|Scientific names||Common names|
|Persicaria hydropiper (L.) Delarbre||Agagat (Bon.)|
|Persicaria hydropiper (L.) Opiz||Buding (Ig.)|
|Persicaria hydropiper (L.) Spach||Tuba (Bon.)|
|Persicaria vernalis Nakai||Annual smartweed (Engl.)|
|Polygonum hydropiper Linn.||Knotweed (Engl.)|
|Polygonum schinzii J. Schust.||Marshpepper knotweed (Engl.)|
|Red smartweed (Engl.)|
|Water pepper smartweed (Engl.)|
|Other vernacular names|
|ARABIC: Fulful El Mâ´, Zangabîl El Kilâb.|
|BENGALI: Biskatali, Pakarmul, Pakurmul, Panimarich.|
|BULGARIAN: Piperiče, Piperiche.|
|CHINESE: Shui liao, La liao cao, Liao, Hung la-liao.|
|DANISH: Bidende Pileurt.|
|DUTCH: Bitterplant, Bittertong, Duizendknoop, Waterpeper.|
|ESTONIAN: Mõru Kirburohi, Mõru Kirburohi.|
|FINNISH: Akantatar, Katkeratatar.|
|FRENCH: Curage, Piment D´eau, Poivre D´eau, Poivre D’eau, Renouée Poivre-D´eau, Renouée.|
|GERMAN: Pfeffer-Knöterich, Wasserpfeffer, Wasserpfeffer-Knöterich.|
|HUNGARIAN: Borsos Keserűfű, Vízibors.|
|INDONESIAN: Si Tuba Sawah.|
|ITALIAN: Erba Pepe, Pepe D´asino, Pepe Del Povero, Poligono Acre, Poligono Pepe D´acqua, Poligono Pepe D’acqua, Poligono Piperino|
|JAPANESE: Asabu-tade, Azebu-tade, Benitade, Ta de, Yanagi tade.|
|KOREAN: Gaeyeoggwi, Kaeyogwi, Yeo-Ggwi, Yeo-Ggwi-Gwa, Yeoggwi, Yeoggwigwa, Yogwi,|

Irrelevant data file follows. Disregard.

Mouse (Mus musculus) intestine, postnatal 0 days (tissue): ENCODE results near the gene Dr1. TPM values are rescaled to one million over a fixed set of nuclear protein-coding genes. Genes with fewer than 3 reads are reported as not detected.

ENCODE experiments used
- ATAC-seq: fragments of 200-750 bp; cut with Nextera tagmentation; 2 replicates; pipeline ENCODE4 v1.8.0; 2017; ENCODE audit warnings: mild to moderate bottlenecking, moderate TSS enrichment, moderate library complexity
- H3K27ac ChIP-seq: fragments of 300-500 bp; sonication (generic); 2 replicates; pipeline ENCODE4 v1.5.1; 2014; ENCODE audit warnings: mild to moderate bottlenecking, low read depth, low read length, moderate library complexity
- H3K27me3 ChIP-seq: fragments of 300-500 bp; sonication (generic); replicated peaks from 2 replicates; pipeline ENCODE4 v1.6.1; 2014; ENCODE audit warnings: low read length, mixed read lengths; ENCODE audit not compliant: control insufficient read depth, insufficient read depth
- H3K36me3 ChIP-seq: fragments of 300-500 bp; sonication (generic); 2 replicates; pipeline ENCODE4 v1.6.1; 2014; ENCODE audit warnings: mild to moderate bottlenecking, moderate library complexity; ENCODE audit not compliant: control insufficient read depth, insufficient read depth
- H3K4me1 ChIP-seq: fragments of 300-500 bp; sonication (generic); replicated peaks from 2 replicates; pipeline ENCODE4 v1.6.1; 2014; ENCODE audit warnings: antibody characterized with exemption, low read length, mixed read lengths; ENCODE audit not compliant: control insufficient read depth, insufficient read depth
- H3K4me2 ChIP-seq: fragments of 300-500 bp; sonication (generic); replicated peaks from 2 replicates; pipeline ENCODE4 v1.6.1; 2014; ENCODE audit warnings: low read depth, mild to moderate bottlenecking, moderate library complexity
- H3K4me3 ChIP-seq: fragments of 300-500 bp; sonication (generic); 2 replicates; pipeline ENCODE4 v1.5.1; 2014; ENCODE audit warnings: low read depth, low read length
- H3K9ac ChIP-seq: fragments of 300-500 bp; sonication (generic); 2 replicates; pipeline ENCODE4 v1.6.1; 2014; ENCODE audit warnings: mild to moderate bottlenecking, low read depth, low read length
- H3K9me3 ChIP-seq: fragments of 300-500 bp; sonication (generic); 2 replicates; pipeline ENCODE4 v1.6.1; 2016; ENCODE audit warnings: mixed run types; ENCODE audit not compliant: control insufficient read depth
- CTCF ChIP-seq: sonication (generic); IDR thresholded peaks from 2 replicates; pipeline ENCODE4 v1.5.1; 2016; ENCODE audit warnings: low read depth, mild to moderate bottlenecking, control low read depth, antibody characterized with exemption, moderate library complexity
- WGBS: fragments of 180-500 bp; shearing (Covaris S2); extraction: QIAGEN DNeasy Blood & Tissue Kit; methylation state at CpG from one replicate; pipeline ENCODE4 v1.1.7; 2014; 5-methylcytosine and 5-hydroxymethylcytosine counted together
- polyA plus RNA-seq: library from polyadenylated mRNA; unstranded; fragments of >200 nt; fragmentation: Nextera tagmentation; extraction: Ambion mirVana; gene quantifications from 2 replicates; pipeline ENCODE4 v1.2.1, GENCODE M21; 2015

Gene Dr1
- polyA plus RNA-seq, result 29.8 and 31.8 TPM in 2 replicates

|MALAY: Daun kesum, Daun Senahun, Rumput Tuboh, Senahun, Tube Seluwang.|
|NORWEGIAN: Vaspeppar, Vasspepar.|
|PORTUGUESE: Erva-De-Bicho, Erva-Pessegueira, Persicária, Pimenta De Agua.|
|RUSSIAN: Gorec Perečnyj, Goretc Perichnyi, Gorets Perechnyj, Perec Vodânoj, Perets Vodyanoj, Vodjanoj Perec, Vodyanoii Peretc.|
|SPANISH: Pimienta Acuática, Pimienta Acuática, Pimienta De Agua|
|SWEDISH: Bitterblad, Bitterknäa, Bitterpilört, Bitterpilört, Jungfrutvål, Vattenpeppar, Vattensåpa.|
|THAI: Phak Phai Nam, Phakchi Mi.|
Pepperwort is a smooth, rather robust annual, with tufted or shortly creeping roots. Stems are erect, while the branches are ascending, rather stout and leafy, 30 to 45 centimeters high, often glandular. Nodes are often swollen. Leaves are lanceolate or oblong-lanceolate, up to 7.5 centimeters long. Racemes are flexuous, leafy at the base, threadlike, decurved and interrupted. Flowers are pinkish. Nuts are usually three-sided.
– Found in open wet places, along streams, in old rice paddies, etc., at altitudes of 1,200 to 2000 meters.